Tales of brave and resourceful girls from Africa, the Middle East and Europe will light up the screen at the upcoming 14th annual Children’s Film Festival Seattle.
It’s all part of the festival’s mission to create an event for young people with global reach and a diverse array of artists and creators. With 17 thematic programs of animated and live-action shorts and 14 feature films, the festival aims to appeal to young people who seek to expand their horizons and acquire new perspectives from across the world.
Bowing Jan. 24 and running through Feb. 9, at Northwest Film Forum, the festival notably includes feature films about girls that promote racial equity and diversity, inclusivity, social justice, and global awareness.
These include films that were nominated by Iran and Kenya as their picks for the Best Foreign Film Oscar contention, as well as two others that will have Seattle and North American premieres at the festival.
“Liyana,” a hybrid live-action documentary and animated feature film from Swaziland that has already won multiple prizes on the international film festival circuit, will screen at CFFS at 3 p.m. Saturday, Jan. 26, at Northwest Film Forum. The screening—a Seattle premiere—is co-presented by The Seattle Globalist.
The film, directed by Aaron and Amanda Kopp, follows a group of orphaned Siswati children as they work with storytellers and animators to create their own film about a girl whose life mirrors their own.
The girl, named Liyana, has lost her parents to AIDS and must embark on a danger-filled journey to rescue her tiny twin brothers from a band of thieves.
The film touches only lightly on the scarring pasts of the children in the orphanage, instead focusing on how their experiences and fantastical imaginations play into their creation of a gripping story that ultimately delivers a message of hope and triumph over adversity.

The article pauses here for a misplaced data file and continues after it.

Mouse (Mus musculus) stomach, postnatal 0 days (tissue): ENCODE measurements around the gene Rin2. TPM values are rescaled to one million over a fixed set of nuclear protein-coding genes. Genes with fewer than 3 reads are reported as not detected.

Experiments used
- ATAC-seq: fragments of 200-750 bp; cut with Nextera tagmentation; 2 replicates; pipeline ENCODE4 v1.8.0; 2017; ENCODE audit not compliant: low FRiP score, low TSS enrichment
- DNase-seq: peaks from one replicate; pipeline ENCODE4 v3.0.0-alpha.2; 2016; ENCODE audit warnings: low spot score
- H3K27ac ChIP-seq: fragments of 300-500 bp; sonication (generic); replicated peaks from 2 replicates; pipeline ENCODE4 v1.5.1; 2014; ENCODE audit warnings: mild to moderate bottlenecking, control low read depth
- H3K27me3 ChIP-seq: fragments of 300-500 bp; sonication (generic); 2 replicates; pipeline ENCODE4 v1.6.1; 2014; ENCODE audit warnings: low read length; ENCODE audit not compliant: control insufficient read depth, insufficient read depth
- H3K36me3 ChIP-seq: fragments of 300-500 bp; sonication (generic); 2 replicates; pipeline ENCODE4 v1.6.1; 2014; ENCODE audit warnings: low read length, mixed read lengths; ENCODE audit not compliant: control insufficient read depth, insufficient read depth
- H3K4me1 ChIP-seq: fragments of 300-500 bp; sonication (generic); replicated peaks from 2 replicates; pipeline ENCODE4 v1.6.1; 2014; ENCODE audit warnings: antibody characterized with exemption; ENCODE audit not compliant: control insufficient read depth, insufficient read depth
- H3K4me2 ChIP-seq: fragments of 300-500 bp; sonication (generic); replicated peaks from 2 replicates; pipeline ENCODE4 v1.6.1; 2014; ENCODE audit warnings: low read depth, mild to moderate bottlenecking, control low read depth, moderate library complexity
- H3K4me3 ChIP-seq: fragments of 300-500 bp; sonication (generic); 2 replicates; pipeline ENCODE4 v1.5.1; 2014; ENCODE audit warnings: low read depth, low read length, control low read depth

The film is suitable for ages 9+.
“Breath”—Iran’s Oscar entry for Best Foreign Film, standing as the country’s first movie by a female director chosen for that honor—will have its CFFS screening at 7 p.m. Thursday, Jan. 31, at Northwest Film Forum.
Directed by Narges Abyar in 2016, “Breath” establishes itself as more of a young adult film, and is recommended for age 14+.
The action of the sweeping film takes place around the time of the 1979 revolution in Iran, when violence and instability wracked the country. It tells the story of a young girl named Bahar, who escapes into her own world through her fascination with books, including those not approved of by her conservative grandmother.
Audience members will find themselves traveling through the intertwinement of a magical, fictional world and the sometimes prosaic and harsh realities of a young girl’s life. What ultimately defines Bahar’s story lies within its visceral experience, which has all the vibrant colors, incomprehensible rules and complex family relationships that children all over the world must navigate. The fact that Behar’s world also includes war is what makes her story tragic as well.
The other film entered for the category of Best Foreign Film is Kenya’s “Supa Moda,” set for two CFFS screenings on 7 p.m. Friday, Feb. 1 and 5 p.m. Saturday, Feb. 2.
“Supa Moda—which is now completing a triumphant festival circuit in which the film won more than 20 prizes—is a live-action gem by up-and-coming Kenyan director Likarion Wainaina.
The film exposes viewers to the final days of a nine-year-old Kenyan girl’s life. In interviews, Wainaina has said that the movie has a powerful universal message which is illustrated through the child’s positive attitude in the face of insurmountable adversity.
“Supa Moda” is also a paean to the power of movie-making itself—a key plot point is that the girl’s family joins together with other villagers to make a film that fulfills the girl’s greatest wish to become a superhero, capable of flying above her troubles and illness.
The film is for ages 11+ and is in Swahili, Kikuyu and English, with English subtitles.
CFFS’s fourth film about girls, the documentary “One Girl,” by United Kingdom director Rosa Russo, extends to a much larger scale, examining the lives of not one but four girls who each live within a different region, country and culture. While all of the girls have dreams, it is the circumstances in which they are raised—in South Sudan, Romania, Palestine and Finland—that define their daily struggles and joys. “One Girl” has its festival screening—a North American premiere—at 3 p.m. Saturday, Feb. 2, at Northwest Film Forum. The film, in Arabic, Romanian, Finnish, Juba Arabic, English, with English subtitles, is recommended for ages 10+.
To purchase tickets and find out more about these films, as well as the other full-length features and shorts, in the festival lineup, visit childrensfilmfestivalseattle.org.